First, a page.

Nike Culture

By Sheehan, Kim Bartel | Journalism and Mass Communication Quarterly, Winter 1999 | Go to article overview

Nike Culture


Sheehan, Kim Bartel, Journalism and Mass Communication Quarterly


Nike Culture. Robert Goldman and Stephen Papson. Thousand Oaks, CA: Sage Publications, 1999. 194 pp. $74.50 hbk. $26.95 pbk.

An apocryphal story relates that when Phil Knight, CEO of Nike, met Dan Wieden, president of Nike's future ad agency Wieden and Kennedy, Knight introduced himself by saying"I'm Phil Knight and I hate advertising." In their new book Nike Culture, Robert Goldman and Stephen Papson explore the commercial messages of this company run by a man who hates advertising, and illustrate how Nike's advertising has fundamentally influenced the way our culture views sport and the athletes involved in sport.

Goldman and Papson present their study using the concept of sign value production: examining how advertisers use images that possess social and cultural value (the sign value) to boost the value of brands. The authors discuss how Nike ads select areas of popular culture and then remove the meaning from the context in order to recontextualize the meanings in the ads. In this discussion, they provide a framework for decoding Nike's ads to examine which sign values are created.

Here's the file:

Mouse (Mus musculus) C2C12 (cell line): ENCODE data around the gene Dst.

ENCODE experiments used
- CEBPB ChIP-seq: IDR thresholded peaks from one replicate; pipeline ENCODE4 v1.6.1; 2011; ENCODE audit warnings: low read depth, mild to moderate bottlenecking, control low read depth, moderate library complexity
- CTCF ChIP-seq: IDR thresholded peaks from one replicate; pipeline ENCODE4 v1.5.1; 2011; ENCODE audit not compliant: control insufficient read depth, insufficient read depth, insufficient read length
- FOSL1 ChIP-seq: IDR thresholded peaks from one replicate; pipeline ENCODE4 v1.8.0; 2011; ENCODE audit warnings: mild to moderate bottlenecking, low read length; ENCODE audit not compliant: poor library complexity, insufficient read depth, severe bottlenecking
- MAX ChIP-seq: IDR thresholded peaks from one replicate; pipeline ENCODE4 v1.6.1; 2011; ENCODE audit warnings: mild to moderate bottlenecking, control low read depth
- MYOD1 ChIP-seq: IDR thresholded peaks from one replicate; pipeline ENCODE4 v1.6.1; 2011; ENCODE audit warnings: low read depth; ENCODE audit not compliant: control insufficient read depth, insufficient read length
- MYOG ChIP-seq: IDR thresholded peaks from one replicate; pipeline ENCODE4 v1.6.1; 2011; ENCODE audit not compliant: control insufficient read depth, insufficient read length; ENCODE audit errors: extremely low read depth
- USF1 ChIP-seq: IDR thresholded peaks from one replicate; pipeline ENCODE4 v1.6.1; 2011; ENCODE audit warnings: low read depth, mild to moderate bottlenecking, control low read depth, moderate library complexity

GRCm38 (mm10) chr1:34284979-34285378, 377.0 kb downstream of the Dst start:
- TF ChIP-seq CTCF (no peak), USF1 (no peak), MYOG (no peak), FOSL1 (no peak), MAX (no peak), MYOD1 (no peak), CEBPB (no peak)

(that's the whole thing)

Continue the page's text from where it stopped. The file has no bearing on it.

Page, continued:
The authors then examine how Nike appropriated cultural images to develop the sign values. Several chapters assess how Nike used different athletes to create both the value of authenticity for their brand and the tone of irreverence in Nike's advertising (both to conventional behaviors and to advertising). Also included is an assessment of how Nike ads portray race and gender.

The authors do an excellent job of contrasting Nike advertising to their competitors' ads (specifically Reebok) and to ads from other products using Nike-contracted spokespeople (such as Gatorade). These comparisons strongly illustrate two key points of the book: that Nike advertising uniquely promoted the power of sport as a contributor to one's sense of individuality, and that much of Nike's sign value comes from pushing boundaries of convention in both advertising and society.

Goldman and Papson, both professors of sociology, have explored this area before in their book Sign Wars, and clearly explicate their method throughout the text.

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